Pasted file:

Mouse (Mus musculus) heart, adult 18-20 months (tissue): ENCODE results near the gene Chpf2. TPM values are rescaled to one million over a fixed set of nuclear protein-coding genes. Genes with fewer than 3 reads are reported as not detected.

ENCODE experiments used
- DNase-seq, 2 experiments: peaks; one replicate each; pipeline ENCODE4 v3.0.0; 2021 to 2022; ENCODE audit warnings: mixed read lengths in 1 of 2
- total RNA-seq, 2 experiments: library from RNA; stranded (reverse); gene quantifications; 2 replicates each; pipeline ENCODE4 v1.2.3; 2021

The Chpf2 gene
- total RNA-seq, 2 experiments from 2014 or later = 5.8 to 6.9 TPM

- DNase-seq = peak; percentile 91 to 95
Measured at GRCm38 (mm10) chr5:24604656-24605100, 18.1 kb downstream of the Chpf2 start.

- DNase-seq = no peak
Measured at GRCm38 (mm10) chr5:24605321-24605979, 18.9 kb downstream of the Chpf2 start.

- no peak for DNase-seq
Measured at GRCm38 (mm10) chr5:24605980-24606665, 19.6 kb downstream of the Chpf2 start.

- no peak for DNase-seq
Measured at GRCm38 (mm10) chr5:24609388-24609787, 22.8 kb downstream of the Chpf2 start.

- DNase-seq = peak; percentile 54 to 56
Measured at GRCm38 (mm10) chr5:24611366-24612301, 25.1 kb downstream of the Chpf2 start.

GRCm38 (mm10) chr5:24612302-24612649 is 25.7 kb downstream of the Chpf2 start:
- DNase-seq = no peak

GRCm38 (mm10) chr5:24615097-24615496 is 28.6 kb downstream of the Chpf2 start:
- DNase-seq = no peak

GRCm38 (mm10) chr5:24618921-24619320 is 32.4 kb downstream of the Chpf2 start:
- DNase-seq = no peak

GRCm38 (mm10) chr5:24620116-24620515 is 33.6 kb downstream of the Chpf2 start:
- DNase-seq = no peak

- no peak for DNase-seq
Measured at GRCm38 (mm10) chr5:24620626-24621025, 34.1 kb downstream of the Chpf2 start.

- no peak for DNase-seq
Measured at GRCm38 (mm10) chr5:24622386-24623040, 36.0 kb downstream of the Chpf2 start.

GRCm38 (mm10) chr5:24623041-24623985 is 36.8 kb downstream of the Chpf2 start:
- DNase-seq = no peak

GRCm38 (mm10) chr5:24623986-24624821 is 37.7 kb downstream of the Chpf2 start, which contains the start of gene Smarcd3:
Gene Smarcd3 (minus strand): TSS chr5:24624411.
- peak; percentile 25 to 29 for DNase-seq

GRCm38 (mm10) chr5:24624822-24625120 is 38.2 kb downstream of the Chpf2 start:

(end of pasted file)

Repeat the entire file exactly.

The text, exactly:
Mouse (Mus musculus) heart, adult 18-20 months (tissue): ENCODE results near the gene Chpf2. TPM values are rescaled to one million over a fixed set of nuclear protein-coding genes. Genes with fewer than 3 reads are reported as not detected.

ENCODE experiments used
- DNase-seq, 2 experiments: peaks; one replicate each; pipeline ENCODE4 v3.0.0; 2021 to 2022; ENCODE audit warnings: mixed read lengths in 1 of 2
- total RNA-seq, 2 experiments: library from RNA; stranded (reverse); gene quantifications; 2 replicates each; pipeline ENCODE4 v1.2.3; 2021

The Chpf2 gene
- total RNA-seq, 2 experiments from 2014 or later = 5.8 to 6.9 TPM

- DNase-seq = peak; percentile 91 to 95
Measured at GRCm38 (mm10) chr5:24604656-24605100, 18.1 kb downstream of the Chpf2 start.

- DNase-seq = no peak
Measured at GRCm38 (mm10) chr5:24605321-24605979, 18.9 kb downstream of the Chpf2 start.

- no peak for DNase-seq
Measured at GRCm38 (mm10) chr5:24605980-24606665, 19.6 kb downstream of the Chpf2 start.

- no peak for DNase-seq
Measured at GRCm38 (mm10) chr5:24609388-24609787, 22.8 kb downstream of the Chpf2 start.

- DNase-seq = peak; percentile 54 to 56
Measured at GRCm38 (mm10) chr5:24611366-24612301, 25.1 kb downstream of the Chpf2 start.

GRCm38 (mm10) chr5:24612302-24612649 is 25.7 kb downstream of the Chpf2 start:
- DNase-seq = no peak

GRCm38 (mm10) chr5:24615097-24615496 is 28.6 kb downstream of the Chpf2 start:
- DNase-seq = no peak

GRCm38 (mm10) chr5:24618921-24619320 is 32.4 kb downstream of the Chpf2 start:
- DNase-seq = no peak

GRCm38 (mm10) chr5:24620116-24620515 is 33.6 kb downstream of the Chpf2 start:
- DNase-seq = no peak

- no peak for DNase-seq
Measured at GRCm38 (mm10) chr5:24620626-24621025, 34.1 kb downstream of the Chpf2 start.

- no peak for DNase-seq
Measured at GRCm38 (mm10) chr5:24622386-24623040, 36.0 kb downstream of the Chpf2 start.

GRCm38 (mm10) chr5:24623041-24623985 is 36.8 kb downstream of the Chpf2 start:
- DNase-seq = no peak

GRCm38 (mm10) chr5:24623986-24624821 is 37.7 kb downstream of the Chpf2 start, which contains the start of gene Smarcd3:
Gene Smarcd3 (minus strand): TSS chr5:24624411.
- peak; percentile 25 to 29 for DNase-seq

GRCm38 (mm10) chr5:24624822-24625120 is 38.2 kb downstream of the Chpf2 start: